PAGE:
27 F3d 23 Turkish v. Kasenetz B
27 F.3d 23
RICO Bus.Disp.Guide 8582
Arthur TURKISH, as Co-Trustee of an Express Trust for the
Benefit of Ada Turkish Trask; and Ada Turkish Trask,
individually as Grantor and Beneficiary of that Trust, and
as a member of the Dora and Jacob Cohen Charitable
Foundation, Inc., Plaintiffs-Appellants,
William KASENETZ, Joel Cohen, Alan Cohen, in his individual
capacity and as personal representative of the Estate of
Samuel Cohen, Daniel Eisenberg, Harry Rebell, Iver Kasenetz
and Gary B. Freidman, Defendants-Appellees.
Nos. 1341, 1529, Dockets 93-9084, 93-9120.
United States Court of Appeals,
Argued March 25, 1994.
Decided June 2, 1994.
Mitchell M. Gans, Mineola, NY (Spizz & Cooper, Mineola, NY, Harvey W. Spizz; Fried, Frank, Harris, Shriver & Jacobson, New York City, Jed S. Rakoff, Howard W. Goldstein, Stuart M. Altman, of counsel), for plaintiffs-appellants.
Richard H. Dolan, New York City (Schlam Stone & Dolan; Greenfield Eisenberg Stein & Senior, Daniel Eisenberg, Jeffrey H. Sheetz, of counsel), for defendants-appellees except Harry Rebell.
Before: LUMBARD, OAKES, and ALTIMARI, Circuit Judges.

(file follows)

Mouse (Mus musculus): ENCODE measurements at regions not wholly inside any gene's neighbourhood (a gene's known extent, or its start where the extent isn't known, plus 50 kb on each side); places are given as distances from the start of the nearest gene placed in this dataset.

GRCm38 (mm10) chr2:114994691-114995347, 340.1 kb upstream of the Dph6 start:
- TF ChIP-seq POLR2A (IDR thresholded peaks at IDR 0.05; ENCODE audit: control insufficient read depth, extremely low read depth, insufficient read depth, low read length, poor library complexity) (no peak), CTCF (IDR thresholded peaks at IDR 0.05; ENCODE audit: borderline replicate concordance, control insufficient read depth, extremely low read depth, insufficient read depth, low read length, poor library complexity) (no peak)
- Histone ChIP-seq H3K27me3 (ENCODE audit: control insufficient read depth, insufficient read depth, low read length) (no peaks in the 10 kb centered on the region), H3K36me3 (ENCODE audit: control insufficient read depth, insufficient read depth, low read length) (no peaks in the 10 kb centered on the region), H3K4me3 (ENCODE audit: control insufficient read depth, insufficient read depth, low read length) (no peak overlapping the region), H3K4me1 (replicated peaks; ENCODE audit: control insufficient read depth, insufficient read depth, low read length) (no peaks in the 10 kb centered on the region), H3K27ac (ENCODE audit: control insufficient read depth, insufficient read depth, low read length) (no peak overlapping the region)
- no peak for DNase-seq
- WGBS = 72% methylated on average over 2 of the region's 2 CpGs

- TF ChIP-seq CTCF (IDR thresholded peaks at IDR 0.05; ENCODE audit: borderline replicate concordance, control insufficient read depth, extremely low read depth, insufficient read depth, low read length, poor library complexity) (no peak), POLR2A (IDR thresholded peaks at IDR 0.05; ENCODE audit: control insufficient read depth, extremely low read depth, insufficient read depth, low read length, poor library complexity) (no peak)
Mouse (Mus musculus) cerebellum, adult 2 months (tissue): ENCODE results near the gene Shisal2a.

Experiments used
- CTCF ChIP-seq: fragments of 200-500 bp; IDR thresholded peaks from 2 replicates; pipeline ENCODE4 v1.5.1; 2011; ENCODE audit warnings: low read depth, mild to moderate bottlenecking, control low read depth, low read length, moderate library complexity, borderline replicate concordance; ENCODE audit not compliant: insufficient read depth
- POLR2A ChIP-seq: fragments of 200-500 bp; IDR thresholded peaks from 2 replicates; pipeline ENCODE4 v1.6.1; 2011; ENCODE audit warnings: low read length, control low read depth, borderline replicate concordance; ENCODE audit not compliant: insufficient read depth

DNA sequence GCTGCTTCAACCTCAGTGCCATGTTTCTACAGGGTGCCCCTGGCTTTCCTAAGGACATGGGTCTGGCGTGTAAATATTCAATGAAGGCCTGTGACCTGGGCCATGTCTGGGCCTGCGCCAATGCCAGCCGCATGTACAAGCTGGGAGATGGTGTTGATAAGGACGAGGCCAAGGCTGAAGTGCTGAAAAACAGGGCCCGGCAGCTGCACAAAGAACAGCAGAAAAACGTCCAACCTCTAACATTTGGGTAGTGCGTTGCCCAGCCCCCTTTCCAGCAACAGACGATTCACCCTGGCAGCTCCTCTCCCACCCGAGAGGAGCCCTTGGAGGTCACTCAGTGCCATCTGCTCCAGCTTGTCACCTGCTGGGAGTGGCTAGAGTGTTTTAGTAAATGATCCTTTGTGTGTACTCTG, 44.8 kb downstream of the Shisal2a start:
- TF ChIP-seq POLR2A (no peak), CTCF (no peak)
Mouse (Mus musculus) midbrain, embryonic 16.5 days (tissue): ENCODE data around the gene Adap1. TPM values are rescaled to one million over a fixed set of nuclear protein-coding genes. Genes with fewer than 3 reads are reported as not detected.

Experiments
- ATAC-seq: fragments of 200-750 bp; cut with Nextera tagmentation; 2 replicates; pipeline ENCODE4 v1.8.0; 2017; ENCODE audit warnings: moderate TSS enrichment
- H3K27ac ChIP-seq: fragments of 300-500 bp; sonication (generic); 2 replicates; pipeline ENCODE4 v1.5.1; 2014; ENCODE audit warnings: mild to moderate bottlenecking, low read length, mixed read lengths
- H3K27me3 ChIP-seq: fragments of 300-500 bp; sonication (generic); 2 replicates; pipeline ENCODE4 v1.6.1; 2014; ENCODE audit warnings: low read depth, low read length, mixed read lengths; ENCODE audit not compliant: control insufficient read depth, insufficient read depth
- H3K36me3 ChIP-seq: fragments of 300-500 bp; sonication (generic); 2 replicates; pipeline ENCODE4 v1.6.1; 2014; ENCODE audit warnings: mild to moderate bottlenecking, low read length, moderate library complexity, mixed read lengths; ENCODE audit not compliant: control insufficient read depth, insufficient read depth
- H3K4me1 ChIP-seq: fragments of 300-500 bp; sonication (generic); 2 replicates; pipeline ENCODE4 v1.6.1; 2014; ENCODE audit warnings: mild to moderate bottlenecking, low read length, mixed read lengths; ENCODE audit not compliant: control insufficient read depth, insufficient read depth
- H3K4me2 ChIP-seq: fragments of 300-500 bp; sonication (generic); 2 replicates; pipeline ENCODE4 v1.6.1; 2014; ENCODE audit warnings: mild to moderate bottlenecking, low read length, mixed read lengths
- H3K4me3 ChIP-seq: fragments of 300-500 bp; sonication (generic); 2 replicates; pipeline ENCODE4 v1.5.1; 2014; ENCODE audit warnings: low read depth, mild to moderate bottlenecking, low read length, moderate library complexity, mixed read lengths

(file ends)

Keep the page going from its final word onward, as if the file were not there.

LUMBARD, Circuit Judge:
Plaintiffs Ada Turkish Trask and Arthur Turkish appeal from a judgment of the District Court for the Eastern District, Nickerson, Judge, remanding two related actions to the New York Supreme Court. In Trask v. Kasenetz, Trask brought claims against William Kasenetz, Daniel Eisenberg, Iver Kasenetz, and Gary B. Freidman under New York law and the Racketeer Influenced and Corrupt Organizations Act (RICO). In Turkish v. Kasenetz, Turkish and Trask brought RICO and state law claims against William Kasenetz, Joel Cohen, Alan Cohen and Harry Rebell. On April 9, 1993, 818 F.Supp. 39, the district court dismissed the RICO claims in Trask, and remanded the state claims to state court. Plaintiffs moved to reargue and for leave to file a second amended complaint consolidating the two actions, and defendants moved to dismiss Turkish. In a memorandum and order dated September 8, 1993, 832 F.Supp. 565, the court denied plaintiffs' motion to reargue Trask, affirmed its opinion of April 9, denied plaintiffs' motion for leave to file a second amended complaint, granted defendants' motion to dismiss plaintiffs' RICO claims in Turkish, and remanded the remaining state claims in Turkish to state court. The court held that of the eight racketeering acts alleged in the second amended complaint, only one constituted a predicate RICO act. As we believe that the complaint alleged at least two predicate acts, we reverse and remand.
In the 1920s, Jacob Cohen and two of his six children, Samuel Cohen and Louis Cohen, started a "family business," which was composed of various corporations and partnerships primarily involved in real estate ventures in New York and Florida. Until 1961, Jacob Cohen held a fifty percent interest in the family business, Samuel Cohen a thirty percent interest, and Louis Cohen a twenty percent interest.